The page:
CAQ offers guide to critical audit matters from ‘dry runs’ with PCAOB

The Center for Audit Quality released a new publication Monday to help auditors deal with the critical audit matters section of the audit reports that will soon be required under a new auditing standard from the Public Company Accounting Oversight Board.

Last year, the PCAOB adopted a long-awaited standard for enhancing the usefulness of the auditor’s report by requiring auditors to include a discussion of any critical audit matters, or CAMs, they encountered during their audits. Some of the requirements of the new standard for the auditor’s reporting model have already taken effect, but the CAMs requirements are phased in, starting with audits of large accelerated filers for fiscal years ending on or after June 30, 2019, and for all other companies for fiscal years ending on or after Dec. 15, 2020. The PCAOB has been pilot testing the requirements with some companies in a process known as “dry runs” to see what issues they may be encountering (see PCAOB sees successful ‘dry runs’ of critical audit matter disclosures from companies).

The CAQ’s new publication, Critical Audit Matters: Lessons Learned, Questions to Consider, and an Illustrative Example, includes early insights from some of those dry runs.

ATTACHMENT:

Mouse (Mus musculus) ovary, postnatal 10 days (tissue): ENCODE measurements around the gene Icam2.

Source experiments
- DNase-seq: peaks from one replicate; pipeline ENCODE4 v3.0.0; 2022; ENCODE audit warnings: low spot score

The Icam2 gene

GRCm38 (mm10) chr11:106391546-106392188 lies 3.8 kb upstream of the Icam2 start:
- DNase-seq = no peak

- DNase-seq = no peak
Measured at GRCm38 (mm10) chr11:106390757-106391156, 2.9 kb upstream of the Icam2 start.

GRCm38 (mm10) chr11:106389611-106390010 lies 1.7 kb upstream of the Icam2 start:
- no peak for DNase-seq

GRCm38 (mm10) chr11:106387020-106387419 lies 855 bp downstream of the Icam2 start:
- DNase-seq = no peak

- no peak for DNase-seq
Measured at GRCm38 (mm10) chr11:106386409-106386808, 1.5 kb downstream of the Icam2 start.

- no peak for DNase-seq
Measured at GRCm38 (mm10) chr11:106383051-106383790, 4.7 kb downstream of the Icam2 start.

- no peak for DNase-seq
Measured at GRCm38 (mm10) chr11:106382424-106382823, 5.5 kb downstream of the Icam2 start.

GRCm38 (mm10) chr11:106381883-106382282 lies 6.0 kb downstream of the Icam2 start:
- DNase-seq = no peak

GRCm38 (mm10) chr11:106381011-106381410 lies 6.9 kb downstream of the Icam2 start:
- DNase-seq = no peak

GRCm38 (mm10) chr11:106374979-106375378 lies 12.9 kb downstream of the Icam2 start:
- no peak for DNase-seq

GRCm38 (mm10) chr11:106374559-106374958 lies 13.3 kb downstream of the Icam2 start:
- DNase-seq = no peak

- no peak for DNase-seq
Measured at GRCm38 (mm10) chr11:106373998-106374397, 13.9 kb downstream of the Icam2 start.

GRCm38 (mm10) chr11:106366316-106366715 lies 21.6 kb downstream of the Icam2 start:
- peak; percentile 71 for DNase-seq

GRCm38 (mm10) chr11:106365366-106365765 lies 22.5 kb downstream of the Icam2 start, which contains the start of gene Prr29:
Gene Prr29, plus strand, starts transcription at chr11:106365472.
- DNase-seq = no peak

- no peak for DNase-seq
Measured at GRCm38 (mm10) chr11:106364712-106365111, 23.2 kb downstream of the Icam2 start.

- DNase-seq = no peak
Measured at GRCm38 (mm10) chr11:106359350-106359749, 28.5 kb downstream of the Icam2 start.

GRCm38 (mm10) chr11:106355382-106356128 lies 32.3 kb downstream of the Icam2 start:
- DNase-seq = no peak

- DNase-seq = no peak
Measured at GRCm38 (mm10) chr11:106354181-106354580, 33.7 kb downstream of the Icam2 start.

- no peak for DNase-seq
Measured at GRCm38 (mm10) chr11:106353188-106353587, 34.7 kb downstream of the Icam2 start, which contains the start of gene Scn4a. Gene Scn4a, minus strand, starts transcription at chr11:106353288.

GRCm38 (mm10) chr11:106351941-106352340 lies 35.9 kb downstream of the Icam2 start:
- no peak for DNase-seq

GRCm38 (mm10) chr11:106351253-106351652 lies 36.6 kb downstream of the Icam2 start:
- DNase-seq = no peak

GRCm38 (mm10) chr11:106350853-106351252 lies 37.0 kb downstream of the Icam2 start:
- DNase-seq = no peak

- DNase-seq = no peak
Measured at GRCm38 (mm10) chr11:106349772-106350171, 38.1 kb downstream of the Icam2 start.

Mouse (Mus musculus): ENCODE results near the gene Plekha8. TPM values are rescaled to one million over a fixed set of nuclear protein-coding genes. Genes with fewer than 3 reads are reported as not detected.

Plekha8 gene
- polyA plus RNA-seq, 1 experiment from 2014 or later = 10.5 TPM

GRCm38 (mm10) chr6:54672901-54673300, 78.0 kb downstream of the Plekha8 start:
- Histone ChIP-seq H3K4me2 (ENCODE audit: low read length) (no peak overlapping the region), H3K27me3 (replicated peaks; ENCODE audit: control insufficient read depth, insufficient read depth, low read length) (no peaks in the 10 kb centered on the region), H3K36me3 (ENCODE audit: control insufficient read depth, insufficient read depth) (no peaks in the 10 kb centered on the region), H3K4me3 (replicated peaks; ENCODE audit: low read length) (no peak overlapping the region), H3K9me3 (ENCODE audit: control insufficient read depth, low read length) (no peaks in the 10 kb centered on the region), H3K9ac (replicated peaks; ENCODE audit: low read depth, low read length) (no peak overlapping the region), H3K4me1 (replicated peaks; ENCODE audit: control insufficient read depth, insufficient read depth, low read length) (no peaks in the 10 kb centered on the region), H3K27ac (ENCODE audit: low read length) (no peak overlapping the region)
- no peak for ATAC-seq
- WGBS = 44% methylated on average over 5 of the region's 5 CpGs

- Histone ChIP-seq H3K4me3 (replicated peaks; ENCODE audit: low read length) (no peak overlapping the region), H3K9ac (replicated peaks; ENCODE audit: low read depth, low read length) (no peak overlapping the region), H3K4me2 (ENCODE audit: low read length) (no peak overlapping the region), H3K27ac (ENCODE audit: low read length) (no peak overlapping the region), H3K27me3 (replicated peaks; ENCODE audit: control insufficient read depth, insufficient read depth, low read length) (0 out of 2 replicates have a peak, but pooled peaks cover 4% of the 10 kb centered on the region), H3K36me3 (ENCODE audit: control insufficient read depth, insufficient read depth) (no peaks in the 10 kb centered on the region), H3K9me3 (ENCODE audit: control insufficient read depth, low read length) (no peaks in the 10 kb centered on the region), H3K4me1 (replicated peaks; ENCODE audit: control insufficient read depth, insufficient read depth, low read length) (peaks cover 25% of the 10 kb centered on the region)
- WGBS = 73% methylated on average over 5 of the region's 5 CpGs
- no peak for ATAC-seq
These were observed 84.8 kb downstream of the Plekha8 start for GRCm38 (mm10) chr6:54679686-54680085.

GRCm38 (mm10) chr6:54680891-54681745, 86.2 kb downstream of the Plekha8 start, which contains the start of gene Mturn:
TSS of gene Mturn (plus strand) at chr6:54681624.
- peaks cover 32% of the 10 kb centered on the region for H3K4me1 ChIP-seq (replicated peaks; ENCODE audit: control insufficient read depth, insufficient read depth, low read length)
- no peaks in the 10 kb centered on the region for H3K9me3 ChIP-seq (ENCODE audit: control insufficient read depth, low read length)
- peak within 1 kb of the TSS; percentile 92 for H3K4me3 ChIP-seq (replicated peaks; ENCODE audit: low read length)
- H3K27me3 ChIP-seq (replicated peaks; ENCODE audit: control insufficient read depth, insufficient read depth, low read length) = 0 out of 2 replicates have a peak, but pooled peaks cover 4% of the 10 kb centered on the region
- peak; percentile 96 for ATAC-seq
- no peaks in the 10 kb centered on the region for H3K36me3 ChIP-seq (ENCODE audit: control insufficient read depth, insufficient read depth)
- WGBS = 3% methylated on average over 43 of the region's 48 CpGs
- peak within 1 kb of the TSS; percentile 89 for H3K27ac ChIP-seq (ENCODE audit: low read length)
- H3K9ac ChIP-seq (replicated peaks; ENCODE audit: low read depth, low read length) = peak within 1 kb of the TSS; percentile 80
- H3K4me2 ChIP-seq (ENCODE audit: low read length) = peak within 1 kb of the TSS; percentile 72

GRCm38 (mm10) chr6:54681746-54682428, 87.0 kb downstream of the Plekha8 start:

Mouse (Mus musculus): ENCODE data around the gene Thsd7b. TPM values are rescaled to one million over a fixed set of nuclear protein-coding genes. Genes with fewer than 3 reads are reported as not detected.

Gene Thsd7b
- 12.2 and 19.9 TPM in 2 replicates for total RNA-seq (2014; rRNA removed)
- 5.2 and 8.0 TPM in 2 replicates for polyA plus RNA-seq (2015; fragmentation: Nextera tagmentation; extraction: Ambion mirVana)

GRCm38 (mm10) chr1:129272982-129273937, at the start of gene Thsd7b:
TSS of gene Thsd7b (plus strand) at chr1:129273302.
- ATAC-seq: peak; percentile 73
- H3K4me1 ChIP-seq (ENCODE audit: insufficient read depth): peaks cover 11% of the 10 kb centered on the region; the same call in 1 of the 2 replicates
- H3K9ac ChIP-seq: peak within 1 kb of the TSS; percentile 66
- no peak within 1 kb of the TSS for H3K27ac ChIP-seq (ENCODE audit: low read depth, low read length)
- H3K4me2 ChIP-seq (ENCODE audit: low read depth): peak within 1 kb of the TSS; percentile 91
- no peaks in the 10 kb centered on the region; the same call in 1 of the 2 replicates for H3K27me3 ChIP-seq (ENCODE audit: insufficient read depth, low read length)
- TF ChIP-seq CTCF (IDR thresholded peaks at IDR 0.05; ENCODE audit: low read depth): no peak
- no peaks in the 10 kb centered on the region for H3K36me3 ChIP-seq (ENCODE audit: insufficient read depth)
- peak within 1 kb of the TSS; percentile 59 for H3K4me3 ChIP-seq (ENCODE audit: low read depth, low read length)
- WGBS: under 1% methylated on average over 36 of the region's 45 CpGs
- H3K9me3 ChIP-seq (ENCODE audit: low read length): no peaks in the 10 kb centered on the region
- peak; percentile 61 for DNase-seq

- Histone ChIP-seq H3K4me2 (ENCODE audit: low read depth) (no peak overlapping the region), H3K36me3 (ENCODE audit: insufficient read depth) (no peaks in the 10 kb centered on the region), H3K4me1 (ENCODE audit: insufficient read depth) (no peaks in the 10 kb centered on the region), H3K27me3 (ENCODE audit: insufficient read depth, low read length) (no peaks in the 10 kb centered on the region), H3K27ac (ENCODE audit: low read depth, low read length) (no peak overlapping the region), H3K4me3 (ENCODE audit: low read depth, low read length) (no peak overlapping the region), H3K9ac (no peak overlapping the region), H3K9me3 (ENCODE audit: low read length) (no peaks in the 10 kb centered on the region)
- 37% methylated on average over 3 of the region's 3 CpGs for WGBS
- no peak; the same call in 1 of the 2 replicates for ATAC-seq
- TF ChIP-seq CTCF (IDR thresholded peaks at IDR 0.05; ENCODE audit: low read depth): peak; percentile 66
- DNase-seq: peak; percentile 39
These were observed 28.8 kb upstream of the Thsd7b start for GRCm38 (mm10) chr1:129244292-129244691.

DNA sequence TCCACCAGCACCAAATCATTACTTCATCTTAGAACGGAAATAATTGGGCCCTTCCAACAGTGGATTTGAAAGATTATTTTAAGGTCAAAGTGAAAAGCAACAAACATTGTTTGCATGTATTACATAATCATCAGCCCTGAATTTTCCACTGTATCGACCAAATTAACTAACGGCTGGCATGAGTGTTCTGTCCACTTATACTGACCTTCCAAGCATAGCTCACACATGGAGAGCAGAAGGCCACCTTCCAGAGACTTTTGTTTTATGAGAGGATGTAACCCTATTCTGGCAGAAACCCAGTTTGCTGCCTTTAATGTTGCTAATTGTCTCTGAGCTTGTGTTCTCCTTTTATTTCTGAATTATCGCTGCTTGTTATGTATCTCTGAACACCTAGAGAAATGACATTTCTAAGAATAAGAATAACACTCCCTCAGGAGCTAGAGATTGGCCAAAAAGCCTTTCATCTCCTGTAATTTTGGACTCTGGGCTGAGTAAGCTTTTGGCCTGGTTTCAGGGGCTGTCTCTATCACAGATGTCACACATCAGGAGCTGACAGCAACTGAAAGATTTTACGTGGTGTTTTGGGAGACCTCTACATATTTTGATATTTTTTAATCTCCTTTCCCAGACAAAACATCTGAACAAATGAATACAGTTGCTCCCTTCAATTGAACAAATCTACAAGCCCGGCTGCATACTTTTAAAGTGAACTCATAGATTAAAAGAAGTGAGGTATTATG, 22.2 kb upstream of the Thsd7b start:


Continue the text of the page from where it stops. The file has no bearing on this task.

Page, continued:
“The updated auditor's report presents an excellent opportunity to enhance transparency and strengthen investor trust,” said CAQ Executive Director Cindy Fornelli in a statement. “Building on the public company auditing profession's proactive engagement around auditor reporting, this publication's insights will be valuable for auditors, audit committees, financial executives, investors and others ahead of important implementation deadlines for critical audit matters in 2019 and 2020."

Some of the main takeaways from CAMs testing so far include:

  • Deciding which audit matters qualify as critical involves applying a principles-based approach and significant auditor judgment.
  • It’s important for auditors to communicate with company management and the audit committee early and frequently in the process of identifying and drafting CAMs.
  • Auditors, preparers, audit committees and others need to plan ahead for the time they will need to determine and write about CAMs.
  • Drafting the CAMs discussion can be a challenge.

The CAQ publication provides an illustrative example of a CAM, plus a set of questions to encourage dialogue and understanding about the impact CAMs can have during an audit. The publication is available on the CAQ's resource page for auditor reporting.

Center for Audit Quality executive director Cindy Fornelli at the CAQ's 10th anniversary event

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